Army Misdiagnosed Soldiers Suffering From PTSD - "THEY" Damaged our Vets too


Senior Member
Army Misdiagnosed Soldiers Suffering From PTSD
Katie Drummond Contributor
AOL News Surge Desk
(Aug. 16) -- Hundreds of troops suffering from post-traumatic stress disorder as a direct result of combat were subsequently fired from the Army for pre-existing medical conditions instead of being given Pentagon-funded treatment, veterans' advocates and reports say.

Now, advocates are pushing the Pentagon to re-examine thousands of diagnoses and, if necessary, re-institute medical care and benefits that some troops had been denied.

PTSD vs. Personality Disorder

The key diagnostic distinction comes down to PTSD versus personality disorders. The latter are defined as "pre-existing" conditions, making them fair grounds for dismissal from military service and denial of benefits.

For years, military discharge records indicate that the Army was misdiagnosing soldiers suffering from PTSD, contending that the soldiers suffered from personality disorders and therefore couldn't qualify for veterans' care or disability benefits, according to an investigative report published in April in The Nation.

Between 2005 and 2007, the Army discharged 1,000 troops a year for personality disorders, the report said. After harsh governmental and public criticism, policy changes led to a 75 percent decrease in such diagnoses, it said.

PTSD is considered a treatable disorder, caused by the rigors of war or other severe trauma. The number of troops found to suffer from PTSD has doubled since 2008, when the shift in policy occurred, the report said.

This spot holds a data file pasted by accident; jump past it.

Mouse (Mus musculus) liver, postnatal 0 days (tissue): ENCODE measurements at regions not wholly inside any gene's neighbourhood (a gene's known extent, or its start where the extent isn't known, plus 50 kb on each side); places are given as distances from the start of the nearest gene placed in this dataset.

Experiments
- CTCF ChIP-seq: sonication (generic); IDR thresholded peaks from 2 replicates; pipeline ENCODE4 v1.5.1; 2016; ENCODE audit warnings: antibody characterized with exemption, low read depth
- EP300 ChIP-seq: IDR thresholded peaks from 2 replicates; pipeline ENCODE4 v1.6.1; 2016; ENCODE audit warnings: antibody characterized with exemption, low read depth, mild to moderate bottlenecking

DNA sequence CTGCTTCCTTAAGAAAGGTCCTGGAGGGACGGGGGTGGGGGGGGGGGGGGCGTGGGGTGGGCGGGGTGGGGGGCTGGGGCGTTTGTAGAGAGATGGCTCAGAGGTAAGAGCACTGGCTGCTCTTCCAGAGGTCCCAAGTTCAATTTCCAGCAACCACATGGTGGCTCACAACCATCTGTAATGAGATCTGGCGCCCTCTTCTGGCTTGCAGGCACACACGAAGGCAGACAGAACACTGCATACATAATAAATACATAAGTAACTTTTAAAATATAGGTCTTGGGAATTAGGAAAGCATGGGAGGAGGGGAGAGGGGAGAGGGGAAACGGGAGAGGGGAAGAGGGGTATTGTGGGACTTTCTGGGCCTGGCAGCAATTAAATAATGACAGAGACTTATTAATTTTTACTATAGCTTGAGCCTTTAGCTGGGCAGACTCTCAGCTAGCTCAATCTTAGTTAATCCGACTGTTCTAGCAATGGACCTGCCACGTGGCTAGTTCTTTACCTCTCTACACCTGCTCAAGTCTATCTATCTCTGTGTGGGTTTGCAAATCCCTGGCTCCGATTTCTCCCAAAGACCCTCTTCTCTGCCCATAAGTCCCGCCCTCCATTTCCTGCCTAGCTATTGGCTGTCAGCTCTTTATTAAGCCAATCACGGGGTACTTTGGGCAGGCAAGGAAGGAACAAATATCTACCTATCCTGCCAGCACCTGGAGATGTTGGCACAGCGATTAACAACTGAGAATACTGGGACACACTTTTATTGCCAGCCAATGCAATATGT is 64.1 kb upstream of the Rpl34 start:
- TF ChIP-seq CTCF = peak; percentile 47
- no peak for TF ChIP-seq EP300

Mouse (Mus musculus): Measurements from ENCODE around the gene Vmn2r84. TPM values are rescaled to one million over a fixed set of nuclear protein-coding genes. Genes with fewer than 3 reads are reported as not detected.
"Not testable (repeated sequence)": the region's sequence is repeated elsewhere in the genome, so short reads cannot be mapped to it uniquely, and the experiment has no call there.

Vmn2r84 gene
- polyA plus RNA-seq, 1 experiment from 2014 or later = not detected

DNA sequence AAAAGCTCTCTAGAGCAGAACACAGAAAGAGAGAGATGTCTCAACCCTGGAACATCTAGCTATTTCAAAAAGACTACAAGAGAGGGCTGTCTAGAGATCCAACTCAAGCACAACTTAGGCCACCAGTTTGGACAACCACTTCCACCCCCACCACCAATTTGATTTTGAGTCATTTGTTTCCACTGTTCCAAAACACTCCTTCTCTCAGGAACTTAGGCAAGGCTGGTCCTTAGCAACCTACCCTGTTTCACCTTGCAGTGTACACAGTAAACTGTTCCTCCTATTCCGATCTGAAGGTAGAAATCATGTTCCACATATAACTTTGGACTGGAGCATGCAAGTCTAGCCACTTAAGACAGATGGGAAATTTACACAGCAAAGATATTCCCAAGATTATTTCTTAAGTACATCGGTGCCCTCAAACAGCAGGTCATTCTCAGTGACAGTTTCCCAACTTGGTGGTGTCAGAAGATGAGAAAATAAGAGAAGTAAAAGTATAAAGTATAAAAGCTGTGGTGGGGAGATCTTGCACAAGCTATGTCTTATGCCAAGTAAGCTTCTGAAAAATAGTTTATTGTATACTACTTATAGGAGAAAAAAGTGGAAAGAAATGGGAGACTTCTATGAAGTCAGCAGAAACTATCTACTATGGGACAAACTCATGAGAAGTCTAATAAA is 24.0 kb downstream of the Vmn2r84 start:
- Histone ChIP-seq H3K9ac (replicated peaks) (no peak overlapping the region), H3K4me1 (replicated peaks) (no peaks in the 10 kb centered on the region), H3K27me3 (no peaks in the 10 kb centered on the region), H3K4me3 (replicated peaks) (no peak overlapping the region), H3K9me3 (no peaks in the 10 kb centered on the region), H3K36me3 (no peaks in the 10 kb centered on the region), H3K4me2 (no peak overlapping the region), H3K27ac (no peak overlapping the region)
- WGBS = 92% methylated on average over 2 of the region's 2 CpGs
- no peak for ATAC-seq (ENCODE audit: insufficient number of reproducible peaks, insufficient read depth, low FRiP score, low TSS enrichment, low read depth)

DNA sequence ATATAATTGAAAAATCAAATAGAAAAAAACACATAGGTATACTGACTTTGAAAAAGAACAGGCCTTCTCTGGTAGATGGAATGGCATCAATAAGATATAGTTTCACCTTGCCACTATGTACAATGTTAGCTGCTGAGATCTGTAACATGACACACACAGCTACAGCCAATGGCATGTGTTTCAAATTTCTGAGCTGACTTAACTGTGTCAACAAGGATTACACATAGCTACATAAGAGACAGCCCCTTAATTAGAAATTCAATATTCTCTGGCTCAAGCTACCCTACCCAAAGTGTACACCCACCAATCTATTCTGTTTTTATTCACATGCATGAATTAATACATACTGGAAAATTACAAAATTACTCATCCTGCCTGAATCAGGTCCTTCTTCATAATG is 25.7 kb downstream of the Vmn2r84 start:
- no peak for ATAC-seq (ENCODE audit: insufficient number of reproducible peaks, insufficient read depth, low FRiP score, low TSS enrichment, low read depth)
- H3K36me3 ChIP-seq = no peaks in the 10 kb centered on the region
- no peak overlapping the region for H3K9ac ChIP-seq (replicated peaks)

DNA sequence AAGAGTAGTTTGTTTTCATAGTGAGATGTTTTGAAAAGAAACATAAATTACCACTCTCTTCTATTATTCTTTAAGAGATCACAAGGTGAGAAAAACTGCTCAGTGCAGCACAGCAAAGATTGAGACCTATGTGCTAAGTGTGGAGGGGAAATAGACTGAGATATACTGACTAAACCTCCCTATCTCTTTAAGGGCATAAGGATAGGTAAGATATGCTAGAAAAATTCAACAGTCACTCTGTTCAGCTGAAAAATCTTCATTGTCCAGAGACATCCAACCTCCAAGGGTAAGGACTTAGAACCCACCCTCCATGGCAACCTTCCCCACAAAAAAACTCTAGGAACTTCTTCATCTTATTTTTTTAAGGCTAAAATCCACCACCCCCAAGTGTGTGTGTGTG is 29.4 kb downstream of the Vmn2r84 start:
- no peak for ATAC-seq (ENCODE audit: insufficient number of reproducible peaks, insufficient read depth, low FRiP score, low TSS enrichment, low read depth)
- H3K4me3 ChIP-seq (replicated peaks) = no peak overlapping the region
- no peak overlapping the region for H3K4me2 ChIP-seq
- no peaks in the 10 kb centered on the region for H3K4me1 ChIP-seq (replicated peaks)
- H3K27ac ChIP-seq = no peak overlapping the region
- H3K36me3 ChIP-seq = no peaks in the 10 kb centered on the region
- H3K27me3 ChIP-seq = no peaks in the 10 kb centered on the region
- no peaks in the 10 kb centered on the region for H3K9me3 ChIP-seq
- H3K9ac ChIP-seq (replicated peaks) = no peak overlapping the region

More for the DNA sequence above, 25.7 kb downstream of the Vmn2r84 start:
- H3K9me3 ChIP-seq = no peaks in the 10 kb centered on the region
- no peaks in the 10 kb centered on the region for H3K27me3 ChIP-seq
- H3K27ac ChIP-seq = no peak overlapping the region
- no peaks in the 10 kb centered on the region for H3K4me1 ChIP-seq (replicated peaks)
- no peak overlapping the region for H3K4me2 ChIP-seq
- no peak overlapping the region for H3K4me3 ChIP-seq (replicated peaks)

Progress Thus Far -- or a Lack Thereof?

Advocates want to see veterans re-evaluated, and the Pentagon says it has complied with that request.

"We did not find evidence that soldiers with PTSD had been inappropriately discharged with personality disorder," Maria Tolleson, a spokeswoman at the U.S. Army Medical Command, wrote to The Associated Press.

Not so fast, say several advocacy groups. They're alleging the Army never even interviewed dismissed veterans or their families during the review, and likely made crucial mistakes as a result.

Now, members of the National Veterans Legal Services Program are conducting their own independent review of 130 cases. They've also partnered with several law firms that are willing to offer free legal services to vets who think they were wrongly dismissed.

Providing Better PTSD Protection

More than 14,000 troops have been diagnosed with PTSD since 2008, and studies estimate one in five veterans of the Iraq and Afghanistan wars likely suffer from the condition.
Which means the military's got much more to do when it comes to addressing PTSD. First up is accurately diagnosing and documenting it, a process that could soon be revamped in a mega-database being developed this year. The database would rely on telemedicine and wireless Web connections to document soldiers' injuries as soon as they happen, and then monitor their mental health in the weeks, months and years that followed.